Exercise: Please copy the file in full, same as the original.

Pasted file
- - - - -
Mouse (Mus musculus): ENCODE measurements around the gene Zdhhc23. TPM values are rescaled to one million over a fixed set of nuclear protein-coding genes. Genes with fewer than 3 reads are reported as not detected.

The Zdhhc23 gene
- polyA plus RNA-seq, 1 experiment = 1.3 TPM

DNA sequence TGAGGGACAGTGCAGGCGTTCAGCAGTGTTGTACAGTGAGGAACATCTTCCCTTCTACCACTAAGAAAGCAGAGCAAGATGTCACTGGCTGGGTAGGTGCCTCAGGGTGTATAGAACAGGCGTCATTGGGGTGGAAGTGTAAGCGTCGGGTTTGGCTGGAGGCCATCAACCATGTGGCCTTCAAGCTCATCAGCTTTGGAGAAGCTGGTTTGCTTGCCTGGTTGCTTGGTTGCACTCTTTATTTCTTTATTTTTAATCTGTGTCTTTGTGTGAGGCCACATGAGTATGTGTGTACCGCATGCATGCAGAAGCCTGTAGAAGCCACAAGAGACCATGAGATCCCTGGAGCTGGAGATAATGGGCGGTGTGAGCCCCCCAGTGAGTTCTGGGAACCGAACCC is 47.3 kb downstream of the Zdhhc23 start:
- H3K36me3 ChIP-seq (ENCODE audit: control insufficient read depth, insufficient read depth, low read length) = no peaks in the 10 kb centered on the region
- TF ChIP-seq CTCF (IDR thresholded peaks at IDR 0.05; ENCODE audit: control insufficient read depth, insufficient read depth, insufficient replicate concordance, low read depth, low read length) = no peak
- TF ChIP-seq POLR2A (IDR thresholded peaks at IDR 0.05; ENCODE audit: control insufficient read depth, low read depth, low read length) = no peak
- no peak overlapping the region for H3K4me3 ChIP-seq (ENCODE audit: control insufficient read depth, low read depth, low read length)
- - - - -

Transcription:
Mouse (Mus musculus): ENCODE measurements around the gene Zdhhc23. TPM values are rescaled to one million over a fixed set of nuclear protein-coding genes. Genes with fewer than 3 reads are reported as not detected.

The Zdhhc23 gene
- polyA plus RNA-seq, 1 experiment = 1.3 TPM

DNA sequence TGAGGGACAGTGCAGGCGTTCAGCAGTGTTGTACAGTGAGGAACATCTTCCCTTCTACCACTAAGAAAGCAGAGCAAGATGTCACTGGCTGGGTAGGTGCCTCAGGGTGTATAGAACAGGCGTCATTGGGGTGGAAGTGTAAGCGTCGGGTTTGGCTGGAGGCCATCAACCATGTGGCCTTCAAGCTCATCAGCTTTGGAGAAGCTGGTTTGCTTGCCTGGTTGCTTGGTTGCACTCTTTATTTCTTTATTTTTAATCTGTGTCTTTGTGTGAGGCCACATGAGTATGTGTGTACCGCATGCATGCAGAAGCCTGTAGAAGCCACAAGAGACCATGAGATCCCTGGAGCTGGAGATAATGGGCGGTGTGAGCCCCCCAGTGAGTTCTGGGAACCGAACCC is 47.3 kb downstream of the Zdhhc23 start:
- H3K36me3 ChIP-seq (ENCODE audit: control insufficient read depth, insufficient read depth, low read length) = no peaks in the 10 kb centered on the region
- TF ChIP-seq CTCF (IDR thresholded peaks at IDR 0.05; ENCODE audit: control insufficient read depth, insufficient read depth, insufficient replicate concordance, low read depth, low read length) = no peak
- TF ChIP-seq POLR2A (IDR thresholded peaks at IDR 0.05; ENCODE audit: control insufficient read depth, low read depth, low read length) = no peak
- no peak overlapping the region for H3K4me3 ChIP-seq (ENCODE audit: control insufficient read depth, low read depth, low read length)